This was first published on KSL.com
Many couples who are having problems in their relationship get stuck because they are both holding onto resentment over past wrongs. This resentment can build up for years around a long list of slights, offenses or mistreatment. Even if you both learn new relationship or communication skills and start behaving better, the long-held resentment can still trigger your ego to keep some distance.
Your ego rises up to protect and promote you; that is its job. It thinks it’s helping you by holding onto anger or past hurts. It thinks this resentment protects you from further mistreatment, but it’s actually making things worse. When you get stuck in resentment, you are creating a relationship that is distant, passive-aggressive, divided, lonely and cold. This is not the relationship you want.
Take a minute and think about the kind of relationship you do want. If you got to design it and create any dynamics, feelings and behaviors you wanted, what would it look like? Would it be safe, full of trust and love, unselfish, giving, kind and understanding? Would it include both parties forgiving quickly and letting the other be a work in progress? How would you handle disagreements and conflict? Take the time to write down on paper what your dream relationship would look like.
Now, remember you are creating a fantasy and real-life can’t ever live up to that, but you also can’t create something better if you can’t see. So, figuring it out is the first step to creating it.
Next, what kind of behaviors would you need to adopt if you wanted to create this? How would you need to show up differently? You don’t have control over the other person, so you have to start by changing your own behavior. You may want to ask a friend, coach, or counselor to help you figure this out if you can’t see it.
Here are some suggestions for making that happen:
1. Remember life is a classroom and your romantic partner is your greatest teacher
You have attracted this person into your life to help you grow and become smarter, wiser and more loving. Their job is to push your buttons and trigger your fear issues, giving you opportunities to see them and work on them. That is why every relationship is a perfect storm of fear. Your fears create behaviors that trigger their fears, and their fears trigger behavior that triggers you even more. Around and around you can go, getting more distant, unsafe and divided.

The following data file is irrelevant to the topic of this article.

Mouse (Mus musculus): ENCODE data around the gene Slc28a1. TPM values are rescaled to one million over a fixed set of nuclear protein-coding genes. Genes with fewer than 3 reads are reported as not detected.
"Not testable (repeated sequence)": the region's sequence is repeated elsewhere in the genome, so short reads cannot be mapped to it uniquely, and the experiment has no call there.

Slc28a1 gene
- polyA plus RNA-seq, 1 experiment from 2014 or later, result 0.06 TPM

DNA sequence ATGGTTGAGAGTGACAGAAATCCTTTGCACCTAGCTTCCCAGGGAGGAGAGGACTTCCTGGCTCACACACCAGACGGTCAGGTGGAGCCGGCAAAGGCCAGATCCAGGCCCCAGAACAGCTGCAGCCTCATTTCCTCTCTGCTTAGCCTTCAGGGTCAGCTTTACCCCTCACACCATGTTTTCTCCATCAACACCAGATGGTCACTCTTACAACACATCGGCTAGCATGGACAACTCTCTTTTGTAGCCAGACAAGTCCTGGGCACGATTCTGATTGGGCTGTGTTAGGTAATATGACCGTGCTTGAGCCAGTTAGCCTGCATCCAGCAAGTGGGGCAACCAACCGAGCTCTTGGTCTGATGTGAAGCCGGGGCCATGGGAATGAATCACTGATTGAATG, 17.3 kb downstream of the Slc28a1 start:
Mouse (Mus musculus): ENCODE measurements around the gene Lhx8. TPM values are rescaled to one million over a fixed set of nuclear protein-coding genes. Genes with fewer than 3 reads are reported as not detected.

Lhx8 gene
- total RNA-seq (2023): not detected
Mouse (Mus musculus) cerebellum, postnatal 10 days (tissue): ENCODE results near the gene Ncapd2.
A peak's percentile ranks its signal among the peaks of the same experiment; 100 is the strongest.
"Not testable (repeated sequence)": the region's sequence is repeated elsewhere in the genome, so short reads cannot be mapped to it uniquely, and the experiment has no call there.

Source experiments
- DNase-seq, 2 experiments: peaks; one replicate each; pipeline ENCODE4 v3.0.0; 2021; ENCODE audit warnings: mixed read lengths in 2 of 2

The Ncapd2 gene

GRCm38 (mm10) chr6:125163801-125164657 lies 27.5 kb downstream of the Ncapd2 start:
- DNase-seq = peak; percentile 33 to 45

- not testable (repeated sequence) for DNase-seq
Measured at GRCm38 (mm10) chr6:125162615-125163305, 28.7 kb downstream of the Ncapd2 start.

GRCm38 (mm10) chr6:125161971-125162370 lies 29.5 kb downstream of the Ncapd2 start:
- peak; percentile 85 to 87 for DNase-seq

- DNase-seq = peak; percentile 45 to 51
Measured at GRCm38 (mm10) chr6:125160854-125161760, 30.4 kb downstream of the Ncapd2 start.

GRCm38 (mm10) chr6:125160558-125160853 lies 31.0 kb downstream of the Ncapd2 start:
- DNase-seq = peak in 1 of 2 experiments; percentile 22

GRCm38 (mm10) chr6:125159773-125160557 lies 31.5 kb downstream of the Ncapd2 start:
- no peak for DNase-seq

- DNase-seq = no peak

When you see your relationship as your perfect classroom, you will see “perfect lessons for you” in every past mistreatment. Those weren’t slights; they were triggers to give you a chance to improve yourself. How did you do? Did you react badly and further damage the relationship? What could you have done differently to turn their fear-driven bad behavior around and stopped the cycle? If you focus more on your own past bad behavior and work on fixing that, you will get a lot farther than you would by holding resentment about theirs.
2. See every moment as your chance to forgive and grow
When you see your spouse’s bad behavior as your own school class, you harbor less resentment and handle situations better. You will also feel more motivated to rise to the occasion and take the high road — because the issue isn’t really about mistreatment; it’s about your growth.
I have written many articles on forgiveness for KSL.com. You should look some of them up because every really good relationship is made of two people who are good forgivers. If your relationship is full of resentment, you aren’t forgiving. You might hold onto past hurts because you think it punishes the other person or protects you from future pain, but this isn’t true. It actually creates less love and more mistreatment. Your partner feels the wall you have up, and this makes them afraid for themselves, so they put their wall up.